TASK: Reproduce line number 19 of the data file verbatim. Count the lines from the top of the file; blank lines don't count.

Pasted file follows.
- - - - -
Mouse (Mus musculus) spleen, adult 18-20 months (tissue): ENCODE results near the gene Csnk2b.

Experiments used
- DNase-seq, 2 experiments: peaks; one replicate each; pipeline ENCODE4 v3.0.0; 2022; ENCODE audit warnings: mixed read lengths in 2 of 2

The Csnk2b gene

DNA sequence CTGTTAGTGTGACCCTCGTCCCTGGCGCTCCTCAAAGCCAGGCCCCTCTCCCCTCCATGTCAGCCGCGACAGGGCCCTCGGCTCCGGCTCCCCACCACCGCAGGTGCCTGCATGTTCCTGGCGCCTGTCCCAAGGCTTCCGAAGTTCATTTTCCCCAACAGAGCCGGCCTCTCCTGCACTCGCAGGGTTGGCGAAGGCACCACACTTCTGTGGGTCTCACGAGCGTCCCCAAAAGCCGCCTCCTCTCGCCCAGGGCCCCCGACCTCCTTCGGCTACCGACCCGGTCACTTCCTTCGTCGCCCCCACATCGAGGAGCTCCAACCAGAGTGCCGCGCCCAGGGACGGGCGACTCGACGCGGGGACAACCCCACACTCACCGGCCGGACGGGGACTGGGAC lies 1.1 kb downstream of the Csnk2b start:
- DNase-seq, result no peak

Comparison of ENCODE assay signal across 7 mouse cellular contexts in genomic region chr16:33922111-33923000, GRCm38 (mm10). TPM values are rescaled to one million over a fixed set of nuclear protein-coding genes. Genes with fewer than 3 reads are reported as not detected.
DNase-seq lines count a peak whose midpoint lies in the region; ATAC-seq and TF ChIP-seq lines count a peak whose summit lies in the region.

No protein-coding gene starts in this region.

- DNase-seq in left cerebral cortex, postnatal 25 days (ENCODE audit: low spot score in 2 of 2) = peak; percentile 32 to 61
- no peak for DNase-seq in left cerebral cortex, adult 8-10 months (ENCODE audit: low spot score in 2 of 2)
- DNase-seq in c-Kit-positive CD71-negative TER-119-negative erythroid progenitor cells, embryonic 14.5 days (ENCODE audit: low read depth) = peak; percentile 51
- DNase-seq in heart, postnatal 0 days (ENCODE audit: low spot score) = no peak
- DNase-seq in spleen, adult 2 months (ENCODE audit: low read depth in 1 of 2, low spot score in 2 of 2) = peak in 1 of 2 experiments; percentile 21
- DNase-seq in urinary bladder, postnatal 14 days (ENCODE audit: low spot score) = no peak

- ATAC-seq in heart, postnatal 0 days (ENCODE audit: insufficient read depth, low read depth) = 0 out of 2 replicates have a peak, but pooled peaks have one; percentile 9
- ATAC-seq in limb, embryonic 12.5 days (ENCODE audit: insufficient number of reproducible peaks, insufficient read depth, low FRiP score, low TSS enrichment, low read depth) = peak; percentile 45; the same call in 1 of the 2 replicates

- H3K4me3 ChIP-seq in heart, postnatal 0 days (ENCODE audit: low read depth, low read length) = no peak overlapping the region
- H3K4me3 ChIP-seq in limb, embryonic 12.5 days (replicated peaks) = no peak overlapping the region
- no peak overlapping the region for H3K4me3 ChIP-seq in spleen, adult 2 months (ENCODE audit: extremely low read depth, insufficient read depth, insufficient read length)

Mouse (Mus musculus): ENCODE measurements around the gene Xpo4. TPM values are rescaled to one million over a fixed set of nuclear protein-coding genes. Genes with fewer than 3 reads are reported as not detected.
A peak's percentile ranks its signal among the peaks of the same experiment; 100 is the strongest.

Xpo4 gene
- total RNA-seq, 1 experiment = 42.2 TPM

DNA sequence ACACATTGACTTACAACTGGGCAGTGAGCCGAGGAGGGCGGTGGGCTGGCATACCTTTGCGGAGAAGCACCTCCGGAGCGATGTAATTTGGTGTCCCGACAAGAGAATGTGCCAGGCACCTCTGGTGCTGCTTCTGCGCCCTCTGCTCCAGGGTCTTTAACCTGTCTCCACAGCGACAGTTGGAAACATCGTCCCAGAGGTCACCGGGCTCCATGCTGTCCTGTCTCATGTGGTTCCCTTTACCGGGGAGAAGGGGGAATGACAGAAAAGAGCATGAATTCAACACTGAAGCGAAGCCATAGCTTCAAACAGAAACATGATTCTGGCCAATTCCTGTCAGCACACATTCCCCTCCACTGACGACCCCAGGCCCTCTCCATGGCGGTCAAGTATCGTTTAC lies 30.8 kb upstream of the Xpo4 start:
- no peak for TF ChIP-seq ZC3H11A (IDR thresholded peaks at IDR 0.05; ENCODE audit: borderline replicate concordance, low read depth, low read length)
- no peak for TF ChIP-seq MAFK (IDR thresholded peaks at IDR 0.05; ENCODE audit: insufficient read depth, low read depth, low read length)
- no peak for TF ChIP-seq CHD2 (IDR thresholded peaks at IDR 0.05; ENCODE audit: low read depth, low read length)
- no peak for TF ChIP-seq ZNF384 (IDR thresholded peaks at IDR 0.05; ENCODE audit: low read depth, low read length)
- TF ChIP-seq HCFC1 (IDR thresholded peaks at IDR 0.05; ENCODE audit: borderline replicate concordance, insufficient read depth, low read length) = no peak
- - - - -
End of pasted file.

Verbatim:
- H3K4me3 ChIP-seq in limb, embryonic 12.5 days (replicated peaks) = no peak overlapping the region